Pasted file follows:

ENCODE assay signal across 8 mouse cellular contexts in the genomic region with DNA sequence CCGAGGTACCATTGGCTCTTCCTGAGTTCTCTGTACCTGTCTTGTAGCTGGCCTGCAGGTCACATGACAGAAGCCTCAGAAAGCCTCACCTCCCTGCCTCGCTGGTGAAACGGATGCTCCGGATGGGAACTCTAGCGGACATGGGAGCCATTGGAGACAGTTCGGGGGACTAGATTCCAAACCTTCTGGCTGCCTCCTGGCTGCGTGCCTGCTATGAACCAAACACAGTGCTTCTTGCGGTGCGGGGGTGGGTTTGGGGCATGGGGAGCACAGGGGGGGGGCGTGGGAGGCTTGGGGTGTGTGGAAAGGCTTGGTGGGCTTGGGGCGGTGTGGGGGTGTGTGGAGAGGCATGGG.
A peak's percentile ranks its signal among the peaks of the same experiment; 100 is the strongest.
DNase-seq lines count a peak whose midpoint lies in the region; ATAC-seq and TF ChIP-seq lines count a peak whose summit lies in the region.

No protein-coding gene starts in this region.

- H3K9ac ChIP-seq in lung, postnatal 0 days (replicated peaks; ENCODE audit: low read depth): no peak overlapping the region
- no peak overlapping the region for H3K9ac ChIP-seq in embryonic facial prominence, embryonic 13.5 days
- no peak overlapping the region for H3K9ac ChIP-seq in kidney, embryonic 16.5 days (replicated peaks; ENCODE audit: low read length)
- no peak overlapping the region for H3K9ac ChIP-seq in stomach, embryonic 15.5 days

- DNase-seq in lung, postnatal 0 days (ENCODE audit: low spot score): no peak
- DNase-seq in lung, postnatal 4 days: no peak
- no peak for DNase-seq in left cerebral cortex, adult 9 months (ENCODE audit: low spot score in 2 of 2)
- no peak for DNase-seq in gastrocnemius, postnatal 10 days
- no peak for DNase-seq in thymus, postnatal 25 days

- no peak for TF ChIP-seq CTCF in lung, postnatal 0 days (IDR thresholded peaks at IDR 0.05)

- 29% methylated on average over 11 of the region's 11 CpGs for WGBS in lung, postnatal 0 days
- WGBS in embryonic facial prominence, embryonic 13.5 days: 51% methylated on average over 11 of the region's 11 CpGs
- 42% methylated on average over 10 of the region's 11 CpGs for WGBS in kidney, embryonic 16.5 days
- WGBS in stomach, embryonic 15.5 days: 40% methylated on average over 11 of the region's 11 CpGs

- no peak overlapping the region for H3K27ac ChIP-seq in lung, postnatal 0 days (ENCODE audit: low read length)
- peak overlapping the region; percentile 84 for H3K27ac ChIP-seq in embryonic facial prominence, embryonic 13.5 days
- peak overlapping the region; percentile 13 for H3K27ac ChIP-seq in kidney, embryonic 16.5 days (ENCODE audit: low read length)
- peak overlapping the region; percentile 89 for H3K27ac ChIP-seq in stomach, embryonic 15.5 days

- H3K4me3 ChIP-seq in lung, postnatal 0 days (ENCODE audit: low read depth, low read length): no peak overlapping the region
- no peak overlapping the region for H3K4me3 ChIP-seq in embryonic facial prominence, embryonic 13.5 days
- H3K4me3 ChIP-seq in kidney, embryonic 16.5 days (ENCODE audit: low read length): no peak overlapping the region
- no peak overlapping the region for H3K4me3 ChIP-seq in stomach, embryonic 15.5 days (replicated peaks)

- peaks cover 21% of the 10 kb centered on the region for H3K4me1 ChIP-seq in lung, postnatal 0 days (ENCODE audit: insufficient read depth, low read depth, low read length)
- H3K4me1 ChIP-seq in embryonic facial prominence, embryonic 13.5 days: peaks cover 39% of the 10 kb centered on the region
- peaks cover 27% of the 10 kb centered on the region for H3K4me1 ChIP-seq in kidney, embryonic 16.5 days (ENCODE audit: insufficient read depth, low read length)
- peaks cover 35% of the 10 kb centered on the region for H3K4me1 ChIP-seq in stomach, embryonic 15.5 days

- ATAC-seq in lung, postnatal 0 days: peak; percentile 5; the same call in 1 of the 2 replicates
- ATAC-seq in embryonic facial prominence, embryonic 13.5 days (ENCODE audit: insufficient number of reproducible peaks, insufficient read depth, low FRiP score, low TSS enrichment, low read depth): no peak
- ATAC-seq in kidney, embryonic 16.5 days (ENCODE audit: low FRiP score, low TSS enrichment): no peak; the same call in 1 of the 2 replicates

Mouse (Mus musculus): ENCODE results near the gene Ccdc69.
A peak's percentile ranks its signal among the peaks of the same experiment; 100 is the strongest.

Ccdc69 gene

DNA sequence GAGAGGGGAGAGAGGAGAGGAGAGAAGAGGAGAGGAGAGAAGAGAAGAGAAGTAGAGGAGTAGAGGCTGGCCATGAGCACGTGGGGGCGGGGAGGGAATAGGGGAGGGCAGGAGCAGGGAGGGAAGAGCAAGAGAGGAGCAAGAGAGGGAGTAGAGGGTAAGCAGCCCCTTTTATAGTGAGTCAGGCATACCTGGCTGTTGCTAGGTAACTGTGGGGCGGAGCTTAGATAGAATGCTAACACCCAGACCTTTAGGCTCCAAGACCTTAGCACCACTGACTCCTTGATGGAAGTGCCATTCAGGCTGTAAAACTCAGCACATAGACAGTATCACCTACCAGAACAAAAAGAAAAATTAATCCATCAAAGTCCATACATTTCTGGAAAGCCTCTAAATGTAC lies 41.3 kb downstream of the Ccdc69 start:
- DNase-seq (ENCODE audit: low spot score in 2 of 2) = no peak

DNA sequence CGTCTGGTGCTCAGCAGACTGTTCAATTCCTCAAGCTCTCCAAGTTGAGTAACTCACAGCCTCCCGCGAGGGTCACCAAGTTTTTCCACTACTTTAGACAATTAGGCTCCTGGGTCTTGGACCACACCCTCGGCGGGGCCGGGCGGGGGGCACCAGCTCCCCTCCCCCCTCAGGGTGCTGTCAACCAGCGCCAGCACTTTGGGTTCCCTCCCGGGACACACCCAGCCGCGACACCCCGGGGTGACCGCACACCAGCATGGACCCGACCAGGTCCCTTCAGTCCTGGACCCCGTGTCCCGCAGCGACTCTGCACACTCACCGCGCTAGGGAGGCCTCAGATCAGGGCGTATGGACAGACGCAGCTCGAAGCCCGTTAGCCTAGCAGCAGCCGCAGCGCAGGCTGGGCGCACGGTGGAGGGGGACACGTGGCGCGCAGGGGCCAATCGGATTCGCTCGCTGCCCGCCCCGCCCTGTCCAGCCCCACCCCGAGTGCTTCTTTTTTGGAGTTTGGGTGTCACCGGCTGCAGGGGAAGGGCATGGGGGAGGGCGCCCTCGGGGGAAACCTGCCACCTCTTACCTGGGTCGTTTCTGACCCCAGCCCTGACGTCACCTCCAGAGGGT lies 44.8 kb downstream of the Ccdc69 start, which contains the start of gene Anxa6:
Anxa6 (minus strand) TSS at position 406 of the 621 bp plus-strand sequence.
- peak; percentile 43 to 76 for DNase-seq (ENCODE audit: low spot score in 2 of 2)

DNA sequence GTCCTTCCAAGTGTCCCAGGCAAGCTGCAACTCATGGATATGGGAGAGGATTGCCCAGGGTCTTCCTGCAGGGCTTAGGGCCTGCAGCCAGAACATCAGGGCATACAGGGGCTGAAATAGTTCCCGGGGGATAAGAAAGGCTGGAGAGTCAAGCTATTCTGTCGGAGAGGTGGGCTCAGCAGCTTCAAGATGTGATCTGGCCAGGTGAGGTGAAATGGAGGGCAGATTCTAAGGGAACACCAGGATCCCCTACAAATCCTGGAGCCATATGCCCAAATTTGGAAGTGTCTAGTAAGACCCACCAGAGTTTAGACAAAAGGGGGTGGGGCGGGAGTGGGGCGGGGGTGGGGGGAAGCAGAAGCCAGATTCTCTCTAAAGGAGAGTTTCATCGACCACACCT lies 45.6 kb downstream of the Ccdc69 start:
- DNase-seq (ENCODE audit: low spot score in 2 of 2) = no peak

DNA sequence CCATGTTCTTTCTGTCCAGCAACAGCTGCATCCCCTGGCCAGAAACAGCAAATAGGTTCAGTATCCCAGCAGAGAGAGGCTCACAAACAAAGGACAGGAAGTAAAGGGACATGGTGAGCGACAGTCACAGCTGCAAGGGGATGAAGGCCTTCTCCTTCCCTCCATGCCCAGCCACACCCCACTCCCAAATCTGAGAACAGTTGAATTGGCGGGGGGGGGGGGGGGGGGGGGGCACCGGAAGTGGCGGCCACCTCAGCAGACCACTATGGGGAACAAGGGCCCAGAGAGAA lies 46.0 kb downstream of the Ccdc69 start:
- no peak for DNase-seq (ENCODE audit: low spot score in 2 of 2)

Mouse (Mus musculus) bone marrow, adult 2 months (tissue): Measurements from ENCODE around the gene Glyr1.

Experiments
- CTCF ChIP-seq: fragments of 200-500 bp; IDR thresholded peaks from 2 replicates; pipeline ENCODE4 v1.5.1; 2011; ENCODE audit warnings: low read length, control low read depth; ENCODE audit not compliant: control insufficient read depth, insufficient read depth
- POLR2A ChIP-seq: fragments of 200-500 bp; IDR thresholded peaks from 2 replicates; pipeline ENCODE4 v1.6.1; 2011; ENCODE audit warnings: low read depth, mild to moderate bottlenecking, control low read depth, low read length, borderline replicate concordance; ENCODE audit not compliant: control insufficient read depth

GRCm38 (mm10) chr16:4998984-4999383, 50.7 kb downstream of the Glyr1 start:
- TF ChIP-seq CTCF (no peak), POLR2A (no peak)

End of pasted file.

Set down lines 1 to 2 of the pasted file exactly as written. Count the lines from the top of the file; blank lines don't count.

ENCODE assay signal across 8 mouse cellular contexts in the genomic region with DNA sequence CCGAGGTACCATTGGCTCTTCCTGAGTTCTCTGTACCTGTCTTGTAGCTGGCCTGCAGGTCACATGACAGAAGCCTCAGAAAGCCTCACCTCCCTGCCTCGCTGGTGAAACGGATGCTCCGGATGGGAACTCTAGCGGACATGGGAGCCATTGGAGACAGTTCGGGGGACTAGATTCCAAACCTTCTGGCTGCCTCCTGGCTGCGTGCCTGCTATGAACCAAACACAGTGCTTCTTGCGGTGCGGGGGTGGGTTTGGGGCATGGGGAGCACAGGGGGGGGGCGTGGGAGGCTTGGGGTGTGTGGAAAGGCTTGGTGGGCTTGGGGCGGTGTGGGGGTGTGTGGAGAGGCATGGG.
A peak's percentile ranks its signal among the peaks of the same experiment; 100 is the strongest.